Readers, are encouraged to write
letters to the editor commenting on
current events as well as what they
wouldlike to see included in the
paper. All letters must be type writ-
ten and signed and include a tele-
phone number and address. Please
address letters to the Editor, do
JFP, P.O. Box 43580 Jacksonville,


U&IL: 7- ,
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Yes, I'd like to
subscribe to the

Jacksonville Free Press!

Enclosed is my

check money order
for $36.00 to cover my
one year subscription.





Blue Ivy is a Living

Example That a Star is Born "
By William Reed l
"We are happy to announce the arrival of our
beautiful daughter; Blue Ivy Carter born Saturday,
January 7, 2012. We are in heaven. She was deliv-
ered naturally at a healthy 7 lbs and it was the best
experience of our lives... We are thankful to everyone
for your prayers, well wishes, love and support." -
Beyonc6 & Jay-Z.
Her daddy is rich and her mommy is good looking. Blue Ivy Carter's
arrival was the most anticipated celebrity birth of the new decade. Jay-Z
and Beyonc6 called their daughter's birth "the best experience of both of
our lives." The proud parents are Beyonc6 Giselle Knowles often known
simply as Beyonc6 and Shawn Corey Carter better known by his stage
name Jay-Z.
The superstars caused a different sort of "birthing pain" at New York
City's Lenox Hill Hospital during Blue Ivy's arrival. Reports are that the
couple paid $1.3 million to rent and redecorate a wing of the Manhattan
hospital into a space which could easily be mistaken for the penthouse in a
five-star hotel. The power couple had workers tear 6 to 8 rooms down and
build a private labor and delivery suite that had bulletproof, tinted glass and
burly bodyguards to welcome the diva daughter.
The birthing event was a lavish affair. And, forward "Baby Blue" will
have every opportunity the world has to offer. As of 2010, Blue's 30-year-
old mommy was worth more than $400 million. But, because she was busy
having Blue, Beyonc6's 2011 earnings were $35 million, down from $87
million in 2010.
Baby Daddy, Shawn Corey Carter's net-worth exceeds half a billion dol-
lars. Rapper, record producer and entrepreneur, the 42-year-old Jay-Z is
one of the nation's most financially successful hip hop artists. He has sold
50 million albums worldwide and received 13 Grammy Awards for his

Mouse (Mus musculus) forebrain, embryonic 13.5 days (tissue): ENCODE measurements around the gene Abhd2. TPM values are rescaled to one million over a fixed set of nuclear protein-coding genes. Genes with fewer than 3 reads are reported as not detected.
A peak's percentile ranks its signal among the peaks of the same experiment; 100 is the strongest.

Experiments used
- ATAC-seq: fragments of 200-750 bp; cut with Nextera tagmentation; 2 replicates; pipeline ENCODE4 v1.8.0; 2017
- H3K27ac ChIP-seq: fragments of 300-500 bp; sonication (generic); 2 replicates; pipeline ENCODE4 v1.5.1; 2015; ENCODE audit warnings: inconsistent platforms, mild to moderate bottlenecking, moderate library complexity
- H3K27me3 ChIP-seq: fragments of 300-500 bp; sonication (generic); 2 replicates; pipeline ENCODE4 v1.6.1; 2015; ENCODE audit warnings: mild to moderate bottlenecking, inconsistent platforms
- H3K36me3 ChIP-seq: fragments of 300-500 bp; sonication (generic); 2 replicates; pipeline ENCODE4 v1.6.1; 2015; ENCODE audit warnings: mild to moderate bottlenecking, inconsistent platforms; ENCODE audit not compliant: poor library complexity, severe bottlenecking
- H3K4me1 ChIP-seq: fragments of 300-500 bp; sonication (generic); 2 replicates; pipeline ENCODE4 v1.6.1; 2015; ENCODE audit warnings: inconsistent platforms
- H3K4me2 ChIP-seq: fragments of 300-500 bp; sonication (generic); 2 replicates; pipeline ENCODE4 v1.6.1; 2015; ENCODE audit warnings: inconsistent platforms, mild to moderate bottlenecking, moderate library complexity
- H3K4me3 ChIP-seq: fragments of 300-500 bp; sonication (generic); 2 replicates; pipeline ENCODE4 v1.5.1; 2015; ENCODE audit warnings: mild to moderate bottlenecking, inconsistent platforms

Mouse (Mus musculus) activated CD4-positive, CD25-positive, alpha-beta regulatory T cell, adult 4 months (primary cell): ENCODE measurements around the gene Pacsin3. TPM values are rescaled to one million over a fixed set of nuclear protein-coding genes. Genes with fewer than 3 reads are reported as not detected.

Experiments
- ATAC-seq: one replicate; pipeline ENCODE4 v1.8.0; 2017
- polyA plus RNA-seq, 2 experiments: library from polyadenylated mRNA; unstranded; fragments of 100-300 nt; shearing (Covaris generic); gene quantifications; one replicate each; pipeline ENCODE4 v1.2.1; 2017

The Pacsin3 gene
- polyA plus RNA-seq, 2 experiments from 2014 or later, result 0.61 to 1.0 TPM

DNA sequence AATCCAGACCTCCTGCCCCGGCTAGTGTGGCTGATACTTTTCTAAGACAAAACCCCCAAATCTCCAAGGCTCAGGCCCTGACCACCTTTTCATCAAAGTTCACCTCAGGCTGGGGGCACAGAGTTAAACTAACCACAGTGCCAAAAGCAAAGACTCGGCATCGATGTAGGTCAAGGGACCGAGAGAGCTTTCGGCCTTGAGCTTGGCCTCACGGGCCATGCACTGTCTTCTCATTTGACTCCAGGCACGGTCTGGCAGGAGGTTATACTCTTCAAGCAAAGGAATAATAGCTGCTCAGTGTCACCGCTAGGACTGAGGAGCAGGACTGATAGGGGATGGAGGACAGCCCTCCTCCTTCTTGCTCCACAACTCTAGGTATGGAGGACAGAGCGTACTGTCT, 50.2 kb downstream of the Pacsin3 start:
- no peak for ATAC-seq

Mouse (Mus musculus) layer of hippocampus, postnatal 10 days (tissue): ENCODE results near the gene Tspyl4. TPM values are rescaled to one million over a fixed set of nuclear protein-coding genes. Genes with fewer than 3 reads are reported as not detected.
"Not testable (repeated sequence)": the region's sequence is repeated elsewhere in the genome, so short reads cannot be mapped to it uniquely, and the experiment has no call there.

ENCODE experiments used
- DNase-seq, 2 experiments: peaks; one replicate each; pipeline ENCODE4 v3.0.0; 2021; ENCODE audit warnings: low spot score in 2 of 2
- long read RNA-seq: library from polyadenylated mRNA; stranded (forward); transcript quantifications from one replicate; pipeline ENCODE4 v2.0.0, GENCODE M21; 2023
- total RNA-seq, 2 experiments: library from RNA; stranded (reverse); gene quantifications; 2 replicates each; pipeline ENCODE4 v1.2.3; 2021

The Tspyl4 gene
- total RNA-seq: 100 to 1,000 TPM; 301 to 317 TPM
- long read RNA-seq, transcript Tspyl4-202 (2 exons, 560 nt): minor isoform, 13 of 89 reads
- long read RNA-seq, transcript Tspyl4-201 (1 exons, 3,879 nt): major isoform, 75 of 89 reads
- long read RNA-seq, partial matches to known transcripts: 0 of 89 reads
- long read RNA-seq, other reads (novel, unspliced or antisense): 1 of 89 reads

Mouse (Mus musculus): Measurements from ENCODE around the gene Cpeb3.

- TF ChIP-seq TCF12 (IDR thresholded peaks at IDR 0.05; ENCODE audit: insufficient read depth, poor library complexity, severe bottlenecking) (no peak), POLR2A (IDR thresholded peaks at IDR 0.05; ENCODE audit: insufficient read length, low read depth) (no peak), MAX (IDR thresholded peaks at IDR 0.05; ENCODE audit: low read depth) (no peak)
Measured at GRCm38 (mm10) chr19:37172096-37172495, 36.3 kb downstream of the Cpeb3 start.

musical work. Actually, Jay-Z is consistently ranked as one of the greatest
rappers of all time. Two of his albums, Reasonable Doubt (1996) and The
Blueprint (2001) are considered landmarks in the genre with both of them
being ranked in Rolling Stone magazine's list of the 500 greatest albums of
all time.
A role model if there ever was one. Originally from Marcy Houses, a
housing project in the Bedford-Stuyvesant neighborhood of Brooklyn, Jay-
Z now owns, or co-owns, the New York City 40/40 Club, just west of
Broadway; one in Atlantic City; and a third in The Palazzo in Las Vegas.
Jay-Z is part-owner of the NBA's New Jersey Nets and is also the creator
of the Rocawear design line. He is the former CEO of Def Jam Recordings,
one of the three founders of Roc-A-Fella Records, and the founder of Roc
Nation. Roc-A-Fella also distributes Armadale, Scottish vodka. As an
artist, he holds the record for most number one albums by a solo artist on
the Billboard 200 with 12. Jay-Z also has had four number one records on
the Billboard Hot 100, one as lead artist. "Glory," the track Jay-Z released
two days after Blue Ivy's birth has debuted at number 74 on Billboard's
chart of the top 100 R&B/Hip-Hop songs in the country.
As of April 2008, Jay-Z's wife is Beyonc6, an American singer, song-
writer, record producer, and actress. Bor and raised in Houston, Texas, she
began performing at age seven, winning upwards of 30 local competitions
for her dancing and vocal abilities. She rose to fame in the late 1990s as the
lead singer of the R&B girl group Destiny's Child, one of the world's best-
selling girl groups of all time.